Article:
Reflections on the 59th Annual Highland County Maple Festival


The 59th Annual Highland County Maple Festival has come and gone, and we spoke with Chamber of Commerce Executive Director, Dorothy Stephenson, for her post-event impressions.

Ms. Stephenson says, “I feel it went really well. Obviously, the crowds weren’t as big as past years, but they were still really good crowds. They seemed very consistent throughout the day. Everybody seemed very happy, and everything went very smoothly.”

She spoke about this year’s new forum for entertainment events: “This year, we did something a little different. After the renovations at The Highland Center, the goal was to have entertainment back in The Highland Center. However, I was kind of reluctant to do that for any damage done to the floors. So we decided to try something a little new, something that we had been tossing around the past couple of years, and we decided to have entertainment at the Highland Elementary School in the gymnasium. In order to do this, we had to cut down on our vendors in the gymnasium. However, all the same benefits to the community were still there to the school, and we definitely didn’t want to cut out of anybody’s benefits, so we made sure that that all remained the same, but we wanted to try to increase traffic in the elementary school gymnasium. It just seemed like the absolute perfect year to try it. Everything just seemed to be falling in to place, so instead of forcing the issue another year, we figured we would go ahead and give it a shot now. It was actually very beneficial. Overall, I’ll be honest, we were nervous going in to it, not sure about how it would work out, but everything pulled off very well, and the vendors were very great to work with on this transition, and it was actually a total hit. So we’re very happy about that.”

An event of this magnitude will always have some bumps in the road. Ms. Stephenson continues, “Of course, the big thing that has been consistent for years is traffic and parking issues. This year, of course, we didn’t have the huge magnitude of crowds that we have had in the past. There were no hour to two hour long lines backing up the mountain, and, of course, we had feedback that we needed to try to control traffic better, try to account for better parking. Parking, I feel like in the three years that I’ve been involved with the festival has gotten somewhat better. We’ve been tweaking little things here and there each year to help, and the sheriff’s office has been great to work with, and they’ve really helped as much as they can as far as traffic control and parking. Traffic, unfortunately, you know, if you’ve got those record crowds – we’re a county built for 2,200 people and bringing in 20,000 people, more than likely, we’re probably not ever going to find a solution for that problem, but it’s definitely something that the chamber talks about, trying to come up with any answers that would be suitable and efficient for the event.”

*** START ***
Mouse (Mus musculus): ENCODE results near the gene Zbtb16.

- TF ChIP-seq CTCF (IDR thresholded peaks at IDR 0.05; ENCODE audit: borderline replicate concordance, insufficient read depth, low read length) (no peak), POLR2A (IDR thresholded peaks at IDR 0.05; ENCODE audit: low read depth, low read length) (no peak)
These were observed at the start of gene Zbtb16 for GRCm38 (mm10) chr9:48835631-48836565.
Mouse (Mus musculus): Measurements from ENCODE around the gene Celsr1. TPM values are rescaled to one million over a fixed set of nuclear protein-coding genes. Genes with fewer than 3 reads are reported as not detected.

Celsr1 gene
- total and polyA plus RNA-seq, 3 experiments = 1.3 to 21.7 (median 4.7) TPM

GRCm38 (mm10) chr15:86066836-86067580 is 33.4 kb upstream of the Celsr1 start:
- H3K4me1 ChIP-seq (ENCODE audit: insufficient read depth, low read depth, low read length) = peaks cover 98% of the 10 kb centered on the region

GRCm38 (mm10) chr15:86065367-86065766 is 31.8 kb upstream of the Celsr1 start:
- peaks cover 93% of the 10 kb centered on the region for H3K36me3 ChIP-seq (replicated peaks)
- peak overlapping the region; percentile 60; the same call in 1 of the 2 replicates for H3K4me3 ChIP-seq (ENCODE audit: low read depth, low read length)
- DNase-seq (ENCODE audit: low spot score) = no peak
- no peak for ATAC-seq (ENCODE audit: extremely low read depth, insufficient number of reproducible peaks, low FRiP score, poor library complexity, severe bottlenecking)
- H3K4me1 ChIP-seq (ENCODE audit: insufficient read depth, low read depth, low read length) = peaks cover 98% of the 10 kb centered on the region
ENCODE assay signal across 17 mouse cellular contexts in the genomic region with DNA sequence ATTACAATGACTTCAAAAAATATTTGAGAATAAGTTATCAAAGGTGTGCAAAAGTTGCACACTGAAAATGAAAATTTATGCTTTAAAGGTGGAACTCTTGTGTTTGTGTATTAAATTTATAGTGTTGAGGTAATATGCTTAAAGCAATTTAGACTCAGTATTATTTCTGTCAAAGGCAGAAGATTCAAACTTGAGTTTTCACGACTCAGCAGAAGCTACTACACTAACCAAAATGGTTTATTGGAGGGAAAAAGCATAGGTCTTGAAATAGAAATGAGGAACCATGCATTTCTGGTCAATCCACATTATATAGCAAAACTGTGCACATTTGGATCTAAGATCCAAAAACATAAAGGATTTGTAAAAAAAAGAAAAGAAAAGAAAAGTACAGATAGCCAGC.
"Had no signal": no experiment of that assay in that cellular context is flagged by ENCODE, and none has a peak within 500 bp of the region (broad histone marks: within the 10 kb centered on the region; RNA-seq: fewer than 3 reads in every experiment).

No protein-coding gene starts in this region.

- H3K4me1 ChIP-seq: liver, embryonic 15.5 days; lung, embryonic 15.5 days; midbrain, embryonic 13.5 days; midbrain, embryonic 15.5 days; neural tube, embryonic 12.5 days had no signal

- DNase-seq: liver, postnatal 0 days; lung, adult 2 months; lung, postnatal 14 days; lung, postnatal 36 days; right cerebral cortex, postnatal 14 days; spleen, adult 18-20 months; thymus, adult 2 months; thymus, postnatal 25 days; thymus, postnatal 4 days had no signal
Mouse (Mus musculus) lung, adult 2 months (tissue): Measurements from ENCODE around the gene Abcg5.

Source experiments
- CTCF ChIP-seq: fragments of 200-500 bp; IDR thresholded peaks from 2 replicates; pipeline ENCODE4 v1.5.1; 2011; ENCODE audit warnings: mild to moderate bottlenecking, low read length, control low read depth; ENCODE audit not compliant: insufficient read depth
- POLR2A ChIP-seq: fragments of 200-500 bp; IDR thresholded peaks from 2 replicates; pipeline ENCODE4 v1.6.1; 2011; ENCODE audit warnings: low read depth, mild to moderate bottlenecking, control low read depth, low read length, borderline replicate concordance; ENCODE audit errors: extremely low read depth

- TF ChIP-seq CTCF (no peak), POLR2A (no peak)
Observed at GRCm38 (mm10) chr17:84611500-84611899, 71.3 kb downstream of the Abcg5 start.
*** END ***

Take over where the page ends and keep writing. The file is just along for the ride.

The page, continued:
But outweighing the bumps were the bright spots. She concludes with a bit of laughter: “The bright points were that there were no major downfalls!” Continuing, Ms. Stephenson says, “I think the biggest mistake that happened during the festival as far as I know of was I accidently left a couple vendors off of the maple map, but they laughed about it, you know, no big deal. Really, there were no major blowups. I felt like the community and everybody involved with the event worked so well together. Everybody just seemed to be very relaxed this year and very positive. As I was walking through the festival, everybody was very supportive, locally or visitors or vendors or anybody, especially local people. I really felt a better camaraderie, I guess, among everybody involved with the festival, everybody in the community, everybody just seemed to have a lot of patience with each other, very encouraging smiles, and, you know, ‘we’ve got this’ kind of teamwork effort, so that was just something that, I guess, has always been there, but it just seemed a lot more stronger this year.”

Story By

Chris Swecker

is the Assistant Station Coordinator and a News Reporter for WVLS. He has roots in Highland County going back several generations, and he grew up in Monterey. Since graduating from James Madison University with a bachelor’s degree in Media Arts and Design, he has pursued his career at a news station and advertising agency in Virginia, on Microsoft’s campus in the state of Washington, and in both states as sole owner and employee of a video production company. He enjoys exploring life with his wife, Jessa Fowler, traveling, hiking, hunting, gardening, and trying new foods, all while discovering more about what it means to be a follower of Jesus Christ. He feels blessed to be a small part of this talented AMR team to help give back to the community that has provided him with so much.

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